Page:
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I have the following model:

class A(models.Model):
    name = models.CharField(max_length=50)
    content_type = models.ForeignKey(ContentType)

This model is supposed to be the root model in some inheritance tree and content_type attribute is a kind of a hint about what type is really stored. Obviously, I should calculate content_type transparently upon A instance creation. I think, in __init__. But there is a problem - there are two main contexts in which A instances are created:

  1. a = A(name='asdfdf') # here we must fill in content_type
  2. by QuerySet machinery with *args tuple. In this case I shouldn't fill in content_type

So, I'm trying to write:

def __init__(self, *args, **kwargs):
    super(A, self).__init__(*args, **kwargs)
    if self.content_type is None: # << here is the problem
        self.content_type = ContentType.objects.get_for_model(self)

The thing is self.content_type is ReverseSingleRelatedObjectDescriptor instance with __get__ overriden so that it throws in case value is not set. Yes, I can do following:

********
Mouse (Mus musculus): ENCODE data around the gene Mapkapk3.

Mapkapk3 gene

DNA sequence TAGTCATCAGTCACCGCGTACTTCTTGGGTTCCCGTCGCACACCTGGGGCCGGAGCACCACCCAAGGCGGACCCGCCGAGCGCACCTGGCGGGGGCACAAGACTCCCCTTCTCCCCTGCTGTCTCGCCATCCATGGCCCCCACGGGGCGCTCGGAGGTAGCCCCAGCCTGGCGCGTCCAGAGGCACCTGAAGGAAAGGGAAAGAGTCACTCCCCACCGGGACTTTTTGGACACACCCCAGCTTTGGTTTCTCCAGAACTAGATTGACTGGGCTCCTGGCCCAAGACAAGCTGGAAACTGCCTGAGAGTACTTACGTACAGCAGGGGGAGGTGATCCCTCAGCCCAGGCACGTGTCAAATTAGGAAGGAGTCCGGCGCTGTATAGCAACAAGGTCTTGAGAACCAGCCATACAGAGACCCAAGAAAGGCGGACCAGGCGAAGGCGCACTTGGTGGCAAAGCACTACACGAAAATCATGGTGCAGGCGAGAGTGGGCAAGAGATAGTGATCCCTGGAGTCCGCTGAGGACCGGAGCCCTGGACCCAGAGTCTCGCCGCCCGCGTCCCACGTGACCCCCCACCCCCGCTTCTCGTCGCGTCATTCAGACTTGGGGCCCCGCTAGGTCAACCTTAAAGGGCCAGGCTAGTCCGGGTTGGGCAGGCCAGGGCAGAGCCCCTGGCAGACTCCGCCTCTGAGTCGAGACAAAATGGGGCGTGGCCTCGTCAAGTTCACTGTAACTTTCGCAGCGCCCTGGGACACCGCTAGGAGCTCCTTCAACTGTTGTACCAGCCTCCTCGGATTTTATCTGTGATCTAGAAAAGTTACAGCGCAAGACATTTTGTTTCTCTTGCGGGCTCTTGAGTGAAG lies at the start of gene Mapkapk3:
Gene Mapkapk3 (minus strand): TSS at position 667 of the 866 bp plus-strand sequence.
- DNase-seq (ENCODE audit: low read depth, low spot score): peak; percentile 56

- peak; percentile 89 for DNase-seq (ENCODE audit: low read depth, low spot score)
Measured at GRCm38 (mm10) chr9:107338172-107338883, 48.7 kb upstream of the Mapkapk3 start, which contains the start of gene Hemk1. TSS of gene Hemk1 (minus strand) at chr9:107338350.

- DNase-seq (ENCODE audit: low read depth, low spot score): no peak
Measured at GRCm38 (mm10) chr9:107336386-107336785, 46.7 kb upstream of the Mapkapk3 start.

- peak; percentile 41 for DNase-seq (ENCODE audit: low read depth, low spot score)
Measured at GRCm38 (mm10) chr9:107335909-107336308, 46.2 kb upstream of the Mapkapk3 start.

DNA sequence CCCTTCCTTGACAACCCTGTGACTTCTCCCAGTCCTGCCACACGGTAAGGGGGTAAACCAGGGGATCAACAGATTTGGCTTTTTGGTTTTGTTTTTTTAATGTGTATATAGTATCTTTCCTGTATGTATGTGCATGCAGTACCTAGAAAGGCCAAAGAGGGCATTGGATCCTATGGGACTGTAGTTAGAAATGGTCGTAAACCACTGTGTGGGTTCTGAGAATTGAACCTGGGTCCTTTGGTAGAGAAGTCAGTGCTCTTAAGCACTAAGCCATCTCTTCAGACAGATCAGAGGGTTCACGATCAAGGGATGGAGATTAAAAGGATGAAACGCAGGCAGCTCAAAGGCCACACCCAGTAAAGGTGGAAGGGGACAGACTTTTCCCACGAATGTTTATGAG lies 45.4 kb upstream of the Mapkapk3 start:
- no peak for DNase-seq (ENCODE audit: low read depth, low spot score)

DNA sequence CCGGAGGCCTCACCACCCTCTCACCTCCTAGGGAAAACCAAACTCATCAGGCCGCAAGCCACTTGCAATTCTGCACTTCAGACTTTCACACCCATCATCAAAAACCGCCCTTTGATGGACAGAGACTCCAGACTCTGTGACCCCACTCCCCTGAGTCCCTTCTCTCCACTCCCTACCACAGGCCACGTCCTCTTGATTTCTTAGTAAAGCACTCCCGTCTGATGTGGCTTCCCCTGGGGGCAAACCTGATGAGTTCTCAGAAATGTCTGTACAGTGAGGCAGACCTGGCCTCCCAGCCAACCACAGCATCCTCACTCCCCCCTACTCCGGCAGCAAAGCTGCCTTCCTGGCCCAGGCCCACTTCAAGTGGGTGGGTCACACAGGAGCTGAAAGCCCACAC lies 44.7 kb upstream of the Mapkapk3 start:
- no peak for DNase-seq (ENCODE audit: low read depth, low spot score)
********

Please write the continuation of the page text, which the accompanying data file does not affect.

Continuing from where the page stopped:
def __init__(self, *args, **kwargs):
    super(A, self).__init__(*args, **kwargs)
    try: 
        self.content_type
    except Exception, v:
        self.content_type = ContentType.objects.get_for_model(self)

But I don't like it. Is there a more 'polite' way to check if the ForeignKey attribute is set?

share|improve this question
    
Firstly, if you want content_type to be optional, I think you'll need to set blank = True, null = True on your field definition. –  Dominic Rodger Jan 5 '10 at 9:57
1  
I don't want it to be optional, I just don't want to set its value if it has already been set by Django (in the process of reading from DB). –  Andrew V. Jan 5 '10 at 10:56

1 Answer 1

up vote 15 down vote accepted

Does it work if you examine self.content_type_id instead of self.content_type?

share|improve this answer
    
Certainly, you are right. It's exactly what I need. Thank you. –  Andrew V. Jan 5 '10 at 10:59

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